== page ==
Three of our previous industrial revolutions have transformed cities, with electricity providing light and thus safety, while the invention of the elevators has led to soaring buildings and the rise of skyscraper cities. The Fourth Industrial Revolution has also brought changes and risks. So how do we manage risk in buildings? What is a sensible framework for analysing and managing risks in urban environments?
We discussed the importance of good property management in dense urban environments to the risks from data and connected infrastructure systems. One framework for analysing risk is the body of works that examines man-made disasters and incidents, such as the 1986 Chernobyl Nuclear accident and the Space Shuttle Challenger disaster. The works of Barry Turner, Nick Pidgeon and Charles Perrow had also provided an outline to look at situations as either “linear or complex” or “loose or tight”.
For instance, a bakery is a linear and tight system. The order of baking the bread is linear; the timing is tight — there is a specific sequence that needs to be followed. There is no slack in the system, otherwise the bread fails to rise or burns.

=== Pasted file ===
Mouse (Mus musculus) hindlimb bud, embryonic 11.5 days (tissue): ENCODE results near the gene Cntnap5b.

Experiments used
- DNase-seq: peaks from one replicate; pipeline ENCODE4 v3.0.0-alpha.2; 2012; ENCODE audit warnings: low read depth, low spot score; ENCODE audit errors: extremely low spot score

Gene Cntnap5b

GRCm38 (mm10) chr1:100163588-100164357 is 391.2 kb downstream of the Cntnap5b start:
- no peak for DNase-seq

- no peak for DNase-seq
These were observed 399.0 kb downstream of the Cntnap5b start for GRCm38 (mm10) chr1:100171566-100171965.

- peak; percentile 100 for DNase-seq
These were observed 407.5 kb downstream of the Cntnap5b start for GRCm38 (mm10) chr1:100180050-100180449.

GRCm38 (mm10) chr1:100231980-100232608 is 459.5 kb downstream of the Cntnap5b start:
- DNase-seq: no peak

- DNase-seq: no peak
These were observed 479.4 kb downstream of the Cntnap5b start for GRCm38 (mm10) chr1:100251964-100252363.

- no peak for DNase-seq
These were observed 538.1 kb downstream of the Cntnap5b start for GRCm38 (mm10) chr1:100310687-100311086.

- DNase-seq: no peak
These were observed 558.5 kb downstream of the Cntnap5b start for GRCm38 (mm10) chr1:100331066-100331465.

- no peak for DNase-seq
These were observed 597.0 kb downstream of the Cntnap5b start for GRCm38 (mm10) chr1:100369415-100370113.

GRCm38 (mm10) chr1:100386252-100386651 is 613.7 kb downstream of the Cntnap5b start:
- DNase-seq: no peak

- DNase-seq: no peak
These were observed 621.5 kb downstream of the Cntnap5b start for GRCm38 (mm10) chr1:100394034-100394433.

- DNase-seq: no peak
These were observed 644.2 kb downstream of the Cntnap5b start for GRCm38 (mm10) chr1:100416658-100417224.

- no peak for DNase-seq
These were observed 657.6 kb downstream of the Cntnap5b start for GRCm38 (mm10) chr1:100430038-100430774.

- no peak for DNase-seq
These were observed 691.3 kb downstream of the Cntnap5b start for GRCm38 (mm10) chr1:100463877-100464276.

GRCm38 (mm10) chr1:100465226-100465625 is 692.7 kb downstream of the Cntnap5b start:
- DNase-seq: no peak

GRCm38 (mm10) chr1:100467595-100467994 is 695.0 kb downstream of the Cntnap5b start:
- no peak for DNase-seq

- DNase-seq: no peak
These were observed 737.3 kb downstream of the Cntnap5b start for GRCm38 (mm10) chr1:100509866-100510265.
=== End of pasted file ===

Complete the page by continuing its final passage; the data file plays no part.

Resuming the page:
In contrast, universities are complex and loose arrangements. A failure in one university department does not usually affect others; it’s a loose confederation of complex parts. But a nuclear power plant is both complex and tight, as is a space shuttle; the systems are complicated and failure can spread quickly.
To avoid systems failures in complex or tight situations, organisations need to be aware of a build-up of minor errors in systems. An error on its own is not enough to cause system failure but each error is akin to pumping air in a balloon. The size of the disaster depends on the number of errors building up in the system before a trigger bursts the balloon. As a result, the consequences could be catastrophic.
Other panelists raised points that the analysis of sudden and discontinuous failure in physical systems also applies to data infrastructure systems. The solutions of good management to mitigate risk can be used equally to data management as to property management. In a world where we discuss digital failure, it was interesting to hear the parallels drawn between urban environments and to be reminded that physical failure is just as risky as digital failure.
It reminded me that our JLL property and facilities management teams are crucial to maintaining the safety and well-being of the people who live and work in buildings we manage. Sudden and discontinuous risk events can occur in any situation, so our property management teams perform an incredibly important job in managing risk in increasing complex mixed-use situations.